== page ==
Six indicted in Coliseum scandal, including two top rave producers
Six people have been indicted in the Los Angeles Memorial Coliseum scandal, including three who were arrested Thursday.
The indictment, unsealed Friday, caps a 13-month investigation by the district attorney's office, triggered by Los Angeles Times reports on a corruption scandal involving millions of dollars in questionable transactions at one of the nation's most storied stadiums.
Insomniac Inc. rave producer Pasquale Rotella, one of the top electronic rave producers in the nation, was named in the indictment, as expected. Also indicted were former Coliseum technology manager Leopold Caudillo Jr.; ex-stadium contractor Tony Estrada; Patrick Lynch, former Coliseum general manager; former Coliseum events manager Todd DeStefano; and Reza Gerami, chief executive of the rave company Go Ventures. Lynch, DeStefano and Gerami were taken into custody Thursday.
Bail for four of the defendants was set in amounts ranging from $800,000 to $1.2 million. Caudillo and Estrada are traveling and did not appear in court.
The Times has reported on payments by Go Ventures to companies owned by DeStefano and money directed to Lynch by a stadium contractor.
The 88-year-old Coliseum, home to USC football and the site of two Summer Olympics, is run jointly by the city, county and state. Two other state and federal probes into the operations of the Coliseum and companion Sports Arena are also underway.
Lynch's attorney, Tony Capozzola, said on Thursday that his client is innocent. Most of the money that Lynch received from the contractor was deposited in a Miami bank account, in regular installments over many years. Capozzola said the payments were for a private boat deal.
DeStefano's lawyer, Richard G. Hirsch, said in a statement Thursday that his client had permission from Lynch, his supervisor, to work on the side with promoters such as Gerami, while they did business with him in his Coliseum job.
Attempts to reach Gerami's attorney Thursday were unsuccessful. The promoter has previously denied doing anything wrong. For many years, his company staged popular raves at the Sports Arena.
DeStefano oversaw those concerts as part of his government duties. Two firms he set up collected at least $2.2 million in private fees from Go Ventures, a second rave company called Insomniac Inc. and other interests that had contracts at the Coliseum.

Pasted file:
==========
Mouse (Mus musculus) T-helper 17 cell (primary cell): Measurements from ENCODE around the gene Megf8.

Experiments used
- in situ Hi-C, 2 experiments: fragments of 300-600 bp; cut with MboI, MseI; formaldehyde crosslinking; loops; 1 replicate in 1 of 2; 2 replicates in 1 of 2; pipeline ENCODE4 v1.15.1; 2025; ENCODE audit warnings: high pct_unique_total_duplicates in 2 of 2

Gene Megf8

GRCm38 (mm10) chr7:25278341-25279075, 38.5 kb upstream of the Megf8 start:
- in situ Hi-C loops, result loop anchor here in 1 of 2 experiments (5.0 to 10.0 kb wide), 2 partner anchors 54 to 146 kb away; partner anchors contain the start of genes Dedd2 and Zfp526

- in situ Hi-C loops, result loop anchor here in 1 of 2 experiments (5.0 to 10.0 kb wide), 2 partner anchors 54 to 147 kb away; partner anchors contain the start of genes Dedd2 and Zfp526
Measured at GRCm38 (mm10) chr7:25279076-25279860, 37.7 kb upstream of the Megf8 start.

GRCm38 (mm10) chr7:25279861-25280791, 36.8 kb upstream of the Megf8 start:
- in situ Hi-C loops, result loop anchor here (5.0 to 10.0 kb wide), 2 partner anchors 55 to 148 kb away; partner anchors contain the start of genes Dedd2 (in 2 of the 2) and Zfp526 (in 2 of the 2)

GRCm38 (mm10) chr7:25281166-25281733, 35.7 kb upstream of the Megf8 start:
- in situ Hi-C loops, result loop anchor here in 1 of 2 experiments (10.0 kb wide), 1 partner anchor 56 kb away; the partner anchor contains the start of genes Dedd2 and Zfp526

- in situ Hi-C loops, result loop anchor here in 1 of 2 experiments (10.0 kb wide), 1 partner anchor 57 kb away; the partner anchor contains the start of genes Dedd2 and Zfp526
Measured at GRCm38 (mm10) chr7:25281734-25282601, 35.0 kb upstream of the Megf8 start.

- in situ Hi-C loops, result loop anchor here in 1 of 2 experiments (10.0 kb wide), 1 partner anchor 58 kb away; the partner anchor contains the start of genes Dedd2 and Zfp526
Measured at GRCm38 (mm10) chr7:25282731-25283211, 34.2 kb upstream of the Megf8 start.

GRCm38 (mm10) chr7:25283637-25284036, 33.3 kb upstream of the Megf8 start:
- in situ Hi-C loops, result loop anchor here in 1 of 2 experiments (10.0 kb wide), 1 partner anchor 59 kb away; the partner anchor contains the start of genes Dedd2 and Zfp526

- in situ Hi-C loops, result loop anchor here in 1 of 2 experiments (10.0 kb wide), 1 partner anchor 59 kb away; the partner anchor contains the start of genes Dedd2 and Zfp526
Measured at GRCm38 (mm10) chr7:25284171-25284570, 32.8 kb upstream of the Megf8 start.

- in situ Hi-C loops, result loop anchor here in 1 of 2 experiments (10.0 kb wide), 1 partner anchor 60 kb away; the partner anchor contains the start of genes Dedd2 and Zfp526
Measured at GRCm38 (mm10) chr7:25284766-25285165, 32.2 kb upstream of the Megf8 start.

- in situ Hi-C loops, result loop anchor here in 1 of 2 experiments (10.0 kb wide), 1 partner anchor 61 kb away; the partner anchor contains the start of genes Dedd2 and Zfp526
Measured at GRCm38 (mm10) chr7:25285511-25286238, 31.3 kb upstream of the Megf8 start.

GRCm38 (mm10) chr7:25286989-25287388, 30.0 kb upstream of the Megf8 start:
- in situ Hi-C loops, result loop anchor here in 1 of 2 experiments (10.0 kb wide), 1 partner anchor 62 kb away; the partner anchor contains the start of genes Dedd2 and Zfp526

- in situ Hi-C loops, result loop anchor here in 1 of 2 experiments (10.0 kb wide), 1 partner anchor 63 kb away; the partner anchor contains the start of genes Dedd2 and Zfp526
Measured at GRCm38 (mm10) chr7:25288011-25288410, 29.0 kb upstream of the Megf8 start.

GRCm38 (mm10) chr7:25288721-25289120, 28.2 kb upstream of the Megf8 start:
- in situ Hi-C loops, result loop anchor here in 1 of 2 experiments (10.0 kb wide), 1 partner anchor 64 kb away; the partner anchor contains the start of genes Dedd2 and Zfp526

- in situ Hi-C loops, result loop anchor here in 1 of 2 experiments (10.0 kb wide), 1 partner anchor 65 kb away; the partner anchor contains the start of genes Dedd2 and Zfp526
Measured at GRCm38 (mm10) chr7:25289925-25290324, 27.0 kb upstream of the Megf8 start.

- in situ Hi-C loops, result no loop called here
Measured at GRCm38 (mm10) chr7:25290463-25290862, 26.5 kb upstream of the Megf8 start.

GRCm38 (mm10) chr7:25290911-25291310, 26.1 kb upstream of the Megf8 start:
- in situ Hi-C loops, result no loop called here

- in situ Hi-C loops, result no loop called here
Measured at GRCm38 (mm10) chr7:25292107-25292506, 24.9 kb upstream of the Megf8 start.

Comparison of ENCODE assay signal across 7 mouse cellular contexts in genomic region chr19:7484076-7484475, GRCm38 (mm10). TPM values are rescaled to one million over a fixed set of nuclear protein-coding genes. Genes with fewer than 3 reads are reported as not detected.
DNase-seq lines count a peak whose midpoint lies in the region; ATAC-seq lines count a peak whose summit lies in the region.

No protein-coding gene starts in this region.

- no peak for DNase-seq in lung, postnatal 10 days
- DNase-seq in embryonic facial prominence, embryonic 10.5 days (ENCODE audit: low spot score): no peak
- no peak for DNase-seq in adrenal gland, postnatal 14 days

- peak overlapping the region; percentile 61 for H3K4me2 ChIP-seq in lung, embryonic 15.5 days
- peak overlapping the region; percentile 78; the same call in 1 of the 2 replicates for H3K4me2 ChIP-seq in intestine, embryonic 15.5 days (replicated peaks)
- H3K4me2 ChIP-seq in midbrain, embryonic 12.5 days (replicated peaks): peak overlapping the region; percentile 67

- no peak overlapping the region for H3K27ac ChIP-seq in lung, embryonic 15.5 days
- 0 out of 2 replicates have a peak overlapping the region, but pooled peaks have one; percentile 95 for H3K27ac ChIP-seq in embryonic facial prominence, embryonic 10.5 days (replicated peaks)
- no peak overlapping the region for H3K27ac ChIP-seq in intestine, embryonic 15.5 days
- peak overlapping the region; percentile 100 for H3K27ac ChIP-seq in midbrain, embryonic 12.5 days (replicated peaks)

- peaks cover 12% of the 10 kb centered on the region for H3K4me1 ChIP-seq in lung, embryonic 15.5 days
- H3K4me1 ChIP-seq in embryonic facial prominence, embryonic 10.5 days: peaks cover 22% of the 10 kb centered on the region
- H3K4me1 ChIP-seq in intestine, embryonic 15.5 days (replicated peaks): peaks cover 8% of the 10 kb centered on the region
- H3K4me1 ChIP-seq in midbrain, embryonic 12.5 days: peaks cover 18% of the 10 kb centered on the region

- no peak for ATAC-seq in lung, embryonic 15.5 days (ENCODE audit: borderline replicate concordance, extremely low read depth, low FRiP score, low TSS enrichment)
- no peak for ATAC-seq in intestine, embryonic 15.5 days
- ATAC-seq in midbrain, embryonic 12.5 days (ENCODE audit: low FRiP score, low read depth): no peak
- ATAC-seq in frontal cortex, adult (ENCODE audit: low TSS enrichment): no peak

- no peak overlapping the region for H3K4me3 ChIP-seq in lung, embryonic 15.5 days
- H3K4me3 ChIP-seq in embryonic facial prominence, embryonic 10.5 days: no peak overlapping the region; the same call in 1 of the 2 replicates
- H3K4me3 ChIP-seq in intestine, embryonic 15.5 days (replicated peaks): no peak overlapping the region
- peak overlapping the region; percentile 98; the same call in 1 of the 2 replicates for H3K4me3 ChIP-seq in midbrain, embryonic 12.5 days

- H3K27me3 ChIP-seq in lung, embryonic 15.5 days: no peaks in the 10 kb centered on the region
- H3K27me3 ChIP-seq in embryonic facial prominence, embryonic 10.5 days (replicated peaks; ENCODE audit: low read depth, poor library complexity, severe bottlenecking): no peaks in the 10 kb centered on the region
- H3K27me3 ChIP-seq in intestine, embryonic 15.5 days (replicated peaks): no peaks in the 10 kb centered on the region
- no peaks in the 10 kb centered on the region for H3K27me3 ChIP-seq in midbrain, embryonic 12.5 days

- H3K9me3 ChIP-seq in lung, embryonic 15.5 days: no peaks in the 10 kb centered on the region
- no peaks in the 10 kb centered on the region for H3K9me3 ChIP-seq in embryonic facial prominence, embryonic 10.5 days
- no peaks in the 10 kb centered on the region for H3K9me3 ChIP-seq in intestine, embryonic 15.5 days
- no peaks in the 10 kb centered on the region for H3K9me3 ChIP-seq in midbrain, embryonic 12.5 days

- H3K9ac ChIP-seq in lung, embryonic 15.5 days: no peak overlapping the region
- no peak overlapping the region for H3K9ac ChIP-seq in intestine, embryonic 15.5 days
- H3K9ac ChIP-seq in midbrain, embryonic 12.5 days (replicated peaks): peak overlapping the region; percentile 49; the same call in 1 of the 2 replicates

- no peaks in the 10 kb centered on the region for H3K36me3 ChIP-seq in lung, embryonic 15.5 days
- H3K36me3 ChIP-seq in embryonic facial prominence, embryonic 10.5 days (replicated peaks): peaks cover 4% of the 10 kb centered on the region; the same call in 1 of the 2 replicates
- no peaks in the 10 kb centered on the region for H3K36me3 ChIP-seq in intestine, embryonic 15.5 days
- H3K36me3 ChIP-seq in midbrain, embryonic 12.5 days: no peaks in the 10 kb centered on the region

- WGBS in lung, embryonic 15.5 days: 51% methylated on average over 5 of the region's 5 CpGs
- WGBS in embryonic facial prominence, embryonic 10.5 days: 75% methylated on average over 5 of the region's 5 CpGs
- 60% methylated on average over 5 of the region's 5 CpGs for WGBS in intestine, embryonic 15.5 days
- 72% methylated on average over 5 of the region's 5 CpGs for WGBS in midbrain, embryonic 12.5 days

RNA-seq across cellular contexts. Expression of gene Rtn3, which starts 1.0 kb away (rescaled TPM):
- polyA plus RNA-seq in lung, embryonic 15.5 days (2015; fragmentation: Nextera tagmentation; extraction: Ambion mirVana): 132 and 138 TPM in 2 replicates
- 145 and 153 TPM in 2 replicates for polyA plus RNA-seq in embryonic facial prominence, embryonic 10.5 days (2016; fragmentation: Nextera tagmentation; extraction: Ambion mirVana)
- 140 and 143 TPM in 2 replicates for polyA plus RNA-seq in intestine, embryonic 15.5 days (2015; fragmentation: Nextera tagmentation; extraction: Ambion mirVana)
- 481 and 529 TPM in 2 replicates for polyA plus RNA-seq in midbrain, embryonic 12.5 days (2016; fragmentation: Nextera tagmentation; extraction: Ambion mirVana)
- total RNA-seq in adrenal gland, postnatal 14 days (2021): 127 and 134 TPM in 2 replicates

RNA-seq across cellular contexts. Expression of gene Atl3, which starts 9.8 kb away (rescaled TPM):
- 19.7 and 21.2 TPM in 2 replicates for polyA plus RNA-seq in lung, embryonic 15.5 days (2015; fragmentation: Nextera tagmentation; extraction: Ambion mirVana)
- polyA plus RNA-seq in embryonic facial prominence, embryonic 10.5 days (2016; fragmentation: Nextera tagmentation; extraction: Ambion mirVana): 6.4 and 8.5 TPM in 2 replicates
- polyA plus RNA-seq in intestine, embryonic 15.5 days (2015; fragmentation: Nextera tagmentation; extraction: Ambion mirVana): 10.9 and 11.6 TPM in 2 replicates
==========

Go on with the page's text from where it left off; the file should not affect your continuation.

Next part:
Insomniac presented an annual rave, Electric Daisy Carnival, at the Coliseum. The Times began to scrutinize Insomniac and Go Ventures productions after the fatal drug overdose of a 15-year-old girl at the 2010 Electric Daisy Carnival.
After the financial scandal broke, the commission decided to stop holding raves at the Coliseum and Sports Arena.
The panel has filed a civil suit against Lynch, DeStefano, Go Ventures and Insomniac, seeking the return of the money paid to DeStefano's companies as well as roughly $400,000 that Lynch collected from Estrada, was a Coliseum janitorial contractor.
Caudillo directed stadium business to a firm he founded with a co-worker, according to records and interviews.
DeStefano quit the stadium in January 2011 to work full time in the promotion field. Lynch, who had run the Coliseum and Sports Arena for 17 years, resigned a month later.
The groundwork for the scandal lay in years of clumsy stewardship, marked by inattentive commission members and a cozy relationship between Lynch and his bosses. Lynch, DeStefano and other Coliseum workers spent money, with few controls, on luxury cars, golf outings, massages and other perks.
At one point, Lynch transferred to himself ownership of a Coliseum-bought Cadillac. He and the other managers had unlimited use of a government gasoline card, racking up tens of thousands of dollars in charges even though their jobs required little driving.
Federal investigators are examining cash payments of more than $1 million -- much of it in suitcases -- to a Coliseum union representative, according to those familiar with the probe. The money was intended to cover stagehands' wages.
The Coliseum has been operating in the red since 2008 and is now so broke that it is unable to make upgrades promised in its lease with USC, the stadium's main tenant. As a result, the panel is about to surrender day-to-day control of the taxpayer-owned property to the private school.
-- Andrew Blankstein at Los Angeles Superior Court with Paul Pringle and Rong-Gong Lin II
Photos, from left: Former Coliseum general manager Patrick Lynch; ex-Coliseum events manager Todd DeStefano; Reza Gerami, chief executive of rave promoter Go Ventures. Credits: Mel Melcon / Los Angeles Times; Ricardo DeAratanha / Los Angeles Times; goventures.com